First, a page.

Skip Navigation
Federal Election Commission, United States of America (logo). Link to FEC Home Page
Federal Election Commission
FEC Search is getting an update. Our new design arrives May 2017.

After that, an archive copy of this website will be available at

Preview our new design at

Show Less



News Releases


For Immediate Release


Judith Ingram

October 22, 2009

Julia Queen

  Christian Hilland

FEC Will Not Seek Rehearing En Banc in EMILY’s List Case

WASHINGTON – The Federal Election Commission will not seek rehearing en banc in EMILY’s List v. FEC.

On September 18, a panel of the Court of Appeals for the District of Columbia Circuit ruled that the three challenged FEC regulations “exceed the FEC’s statutory authority.”  Two of the three judges also concluded that these regulations “violate the First Amendment.”

The Court of Appeals directed the district court to vacate the following regulations:

  • 11 C.F.R. 106.6(c), which requires nonconnected political committees to use at least half  federal funds (“hard” money) to pay for administrative expenses, generic voter drives, and public communications that refer to a political party but no clearly identified candidates;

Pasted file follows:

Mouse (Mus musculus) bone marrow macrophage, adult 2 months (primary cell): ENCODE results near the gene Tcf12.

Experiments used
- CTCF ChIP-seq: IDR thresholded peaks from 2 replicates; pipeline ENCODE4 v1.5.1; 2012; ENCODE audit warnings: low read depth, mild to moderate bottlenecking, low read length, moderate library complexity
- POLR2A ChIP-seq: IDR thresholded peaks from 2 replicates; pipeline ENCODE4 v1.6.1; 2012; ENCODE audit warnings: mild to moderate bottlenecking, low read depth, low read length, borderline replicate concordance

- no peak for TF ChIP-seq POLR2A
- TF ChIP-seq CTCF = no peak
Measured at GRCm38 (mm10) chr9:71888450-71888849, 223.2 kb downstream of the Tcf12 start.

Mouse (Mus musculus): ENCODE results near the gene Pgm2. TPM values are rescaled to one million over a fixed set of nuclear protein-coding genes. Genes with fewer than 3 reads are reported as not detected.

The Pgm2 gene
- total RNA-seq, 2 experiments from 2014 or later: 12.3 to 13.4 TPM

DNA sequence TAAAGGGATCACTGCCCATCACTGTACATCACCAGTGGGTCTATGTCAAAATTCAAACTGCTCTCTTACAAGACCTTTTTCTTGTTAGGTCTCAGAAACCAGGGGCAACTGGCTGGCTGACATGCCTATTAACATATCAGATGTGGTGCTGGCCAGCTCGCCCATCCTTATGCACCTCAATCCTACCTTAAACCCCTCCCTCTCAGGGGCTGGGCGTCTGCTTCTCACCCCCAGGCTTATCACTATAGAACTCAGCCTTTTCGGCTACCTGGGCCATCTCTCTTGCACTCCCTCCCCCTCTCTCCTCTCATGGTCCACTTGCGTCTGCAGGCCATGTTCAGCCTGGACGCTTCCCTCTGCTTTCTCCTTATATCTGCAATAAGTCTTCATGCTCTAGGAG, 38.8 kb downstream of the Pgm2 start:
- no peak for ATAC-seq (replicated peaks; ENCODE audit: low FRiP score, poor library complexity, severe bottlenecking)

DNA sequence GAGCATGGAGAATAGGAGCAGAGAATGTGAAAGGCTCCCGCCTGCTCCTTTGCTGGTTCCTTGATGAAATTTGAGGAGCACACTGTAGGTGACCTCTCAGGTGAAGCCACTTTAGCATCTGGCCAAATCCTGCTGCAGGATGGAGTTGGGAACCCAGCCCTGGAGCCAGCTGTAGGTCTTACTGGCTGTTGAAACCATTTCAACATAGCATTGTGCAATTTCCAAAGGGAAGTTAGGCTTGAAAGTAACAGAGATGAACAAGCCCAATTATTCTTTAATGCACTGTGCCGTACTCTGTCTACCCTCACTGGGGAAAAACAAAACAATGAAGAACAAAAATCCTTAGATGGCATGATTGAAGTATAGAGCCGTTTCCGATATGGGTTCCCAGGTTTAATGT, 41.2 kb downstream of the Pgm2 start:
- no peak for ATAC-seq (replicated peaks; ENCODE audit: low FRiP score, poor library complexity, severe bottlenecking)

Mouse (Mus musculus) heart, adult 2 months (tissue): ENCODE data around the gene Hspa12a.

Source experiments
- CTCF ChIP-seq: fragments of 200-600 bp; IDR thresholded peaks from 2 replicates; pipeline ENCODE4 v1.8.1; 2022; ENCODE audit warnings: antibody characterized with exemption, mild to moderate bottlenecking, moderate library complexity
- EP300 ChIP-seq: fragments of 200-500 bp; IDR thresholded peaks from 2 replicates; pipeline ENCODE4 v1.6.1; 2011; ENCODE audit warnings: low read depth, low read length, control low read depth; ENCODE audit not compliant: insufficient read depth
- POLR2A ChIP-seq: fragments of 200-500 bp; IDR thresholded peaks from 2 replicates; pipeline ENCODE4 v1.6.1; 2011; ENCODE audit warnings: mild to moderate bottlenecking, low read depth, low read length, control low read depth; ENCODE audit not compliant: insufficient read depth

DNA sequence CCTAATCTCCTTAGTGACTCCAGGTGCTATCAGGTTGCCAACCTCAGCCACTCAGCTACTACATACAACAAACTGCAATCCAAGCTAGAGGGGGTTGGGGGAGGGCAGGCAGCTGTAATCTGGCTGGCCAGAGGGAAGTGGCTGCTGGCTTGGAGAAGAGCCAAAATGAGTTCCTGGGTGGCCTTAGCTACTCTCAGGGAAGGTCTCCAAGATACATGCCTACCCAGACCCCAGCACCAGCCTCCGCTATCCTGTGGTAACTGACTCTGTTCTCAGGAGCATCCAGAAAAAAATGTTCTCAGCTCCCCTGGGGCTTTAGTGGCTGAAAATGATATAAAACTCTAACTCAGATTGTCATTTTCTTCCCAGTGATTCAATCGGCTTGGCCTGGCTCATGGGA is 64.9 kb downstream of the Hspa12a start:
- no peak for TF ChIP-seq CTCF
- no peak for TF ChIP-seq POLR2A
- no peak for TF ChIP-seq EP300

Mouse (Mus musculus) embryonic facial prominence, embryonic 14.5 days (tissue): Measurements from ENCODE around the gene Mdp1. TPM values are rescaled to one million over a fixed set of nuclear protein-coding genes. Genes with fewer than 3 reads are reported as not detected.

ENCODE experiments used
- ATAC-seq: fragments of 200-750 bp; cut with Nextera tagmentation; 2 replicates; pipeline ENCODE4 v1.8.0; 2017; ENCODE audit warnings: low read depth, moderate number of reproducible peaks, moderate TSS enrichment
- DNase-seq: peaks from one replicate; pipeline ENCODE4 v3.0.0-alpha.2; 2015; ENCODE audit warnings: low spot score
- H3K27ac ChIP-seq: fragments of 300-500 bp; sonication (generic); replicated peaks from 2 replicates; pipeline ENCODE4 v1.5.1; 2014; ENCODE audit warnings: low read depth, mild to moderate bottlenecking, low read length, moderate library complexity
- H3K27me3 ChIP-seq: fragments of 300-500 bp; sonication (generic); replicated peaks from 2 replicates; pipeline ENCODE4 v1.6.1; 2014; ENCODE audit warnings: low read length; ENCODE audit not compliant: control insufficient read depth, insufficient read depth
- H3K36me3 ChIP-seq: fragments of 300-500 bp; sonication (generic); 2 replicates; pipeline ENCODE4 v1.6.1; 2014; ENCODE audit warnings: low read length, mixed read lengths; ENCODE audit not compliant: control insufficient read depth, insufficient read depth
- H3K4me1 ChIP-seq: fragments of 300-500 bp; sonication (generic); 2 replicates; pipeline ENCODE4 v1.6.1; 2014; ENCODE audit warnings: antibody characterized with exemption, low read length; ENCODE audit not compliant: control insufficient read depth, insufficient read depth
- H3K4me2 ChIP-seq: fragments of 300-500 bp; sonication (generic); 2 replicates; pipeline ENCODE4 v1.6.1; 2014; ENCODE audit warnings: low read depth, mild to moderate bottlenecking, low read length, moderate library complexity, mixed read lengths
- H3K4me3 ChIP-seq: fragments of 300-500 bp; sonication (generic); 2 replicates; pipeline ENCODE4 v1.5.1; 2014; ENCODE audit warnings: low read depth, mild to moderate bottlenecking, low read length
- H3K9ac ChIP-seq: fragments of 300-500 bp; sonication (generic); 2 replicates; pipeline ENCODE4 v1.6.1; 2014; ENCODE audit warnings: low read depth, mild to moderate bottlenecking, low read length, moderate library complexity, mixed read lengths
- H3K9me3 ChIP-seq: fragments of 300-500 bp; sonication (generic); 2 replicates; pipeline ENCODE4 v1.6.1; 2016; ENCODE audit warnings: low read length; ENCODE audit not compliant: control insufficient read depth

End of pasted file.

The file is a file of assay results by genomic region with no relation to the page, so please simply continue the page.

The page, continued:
• 11 C.F.R. 106.6(f), which requires nonconnected political committees to use federal funds to finance voter drives and public communications that refer to one or more clearly identified federal candidates, but do not refer to any clearly identified nonfederal candidates, and requires  such activities that refer to both federal and nonfederal candidates  be financed with a proportionate mix of federal and non-federal (“soft” money) funds; and
  • 11 C.F.R. 100.57, which states that if a solicitation indicates that any funds received will be used to support the election of a clearly identified federal candidate, those funds must be treated as contributions, but if such a solicitation also refers to a nonfederal candidate, half the funds received must be treated as contributions.

The Commission will issue guidance to political committees in the near future.

Commissioners’ statements can be found here.

The Federal Election Commission (FEC) is an independent regulatory agency that administers and enforces federal campaign finance laws. The FEC has jurisdiction over the financing of campaigns for the U.S. House of Representatives, the U.S. Senate, the Presidency and the Vice Presidency. Established in 1975, the FEC is composed of six Commissioners who are nominated by the President and confirmed by the U.S. Senate.